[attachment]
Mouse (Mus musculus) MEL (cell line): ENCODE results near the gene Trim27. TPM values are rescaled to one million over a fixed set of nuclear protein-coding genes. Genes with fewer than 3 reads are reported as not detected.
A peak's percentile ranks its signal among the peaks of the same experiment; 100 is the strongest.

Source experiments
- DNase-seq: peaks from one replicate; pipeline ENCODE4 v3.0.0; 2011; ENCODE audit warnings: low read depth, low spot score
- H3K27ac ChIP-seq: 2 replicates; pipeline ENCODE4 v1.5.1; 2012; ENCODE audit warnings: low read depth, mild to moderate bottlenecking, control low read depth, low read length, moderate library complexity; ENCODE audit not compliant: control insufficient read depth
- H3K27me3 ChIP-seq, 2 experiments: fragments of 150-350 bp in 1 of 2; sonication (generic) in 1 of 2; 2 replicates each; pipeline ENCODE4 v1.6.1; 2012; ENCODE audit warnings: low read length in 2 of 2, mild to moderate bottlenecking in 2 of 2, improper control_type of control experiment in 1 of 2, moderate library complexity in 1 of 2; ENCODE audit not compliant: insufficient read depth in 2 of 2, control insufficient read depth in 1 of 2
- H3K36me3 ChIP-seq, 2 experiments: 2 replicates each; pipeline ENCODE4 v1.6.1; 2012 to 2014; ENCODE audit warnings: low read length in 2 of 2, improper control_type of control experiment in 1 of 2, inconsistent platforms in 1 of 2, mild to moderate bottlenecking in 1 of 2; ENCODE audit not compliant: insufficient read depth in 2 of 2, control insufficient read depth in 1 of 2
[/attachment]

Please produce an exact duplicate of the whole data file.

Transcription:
Mouse (Mus musculus) MEL (cell line): ENCODE results near the gene Trim27. TPM values are rescaled to one million over a fixed set of nuclear protein-coding genes. Genes with fewer than 3 reads are reported as not detected.
A peak's percentile ranks its signal among the peaks of the same experiment; 100 is the strongest.

Source experiments
- DNase-seq: peaks from one replicate; pipeline ENCODE4 v3.0.0; 2011; ENCODE audit warnings: low read depth, low spot score
- H3K27ac ChIP-seq: 2 replicates; pipeline ENCODE4 v1.5.1; 2012; ENCODE audit warnings: low read depth, mild to moderate bottlenecking, control low read depth, low read length, moderate library complexity; ENCODE audit not compliant: control insufficient read depth
- H3K27me3 ChIP-seq, 2 experiments: fragments of 150-350 bp in 1 of 2; sonication (generic) in 1 of 2; 2 replicates each; pipeline ENCODE4 v1.6.1; 2012; ENCODE audit warnings: low read length in 2 of 2, mild to moderate bottlenecking in 2 of 2, improper control_type of control experiment in 1 of 2, moderate library complexity in 1 of 2; ENCODE audit not compliant: insufficient read depth in 2 of 2, control insufficient read depth in 1 of 2
- H3K36me3 ChIP-seq, 2 experiments: 2 replicates each; pipeline ENCODE4 v1.6.1; 2012 to 2014; ENCODE audit warnings: low read length in 2 of 2, improper control_type of control experiment in 1 of 2, inconsistent platforms in 1 of 2, mild to moderate bottlenecking in 1 of 2; ENCODE audit not compliant: insufficient read depth in 2 of 2, control insufficient read depth in 1 of 2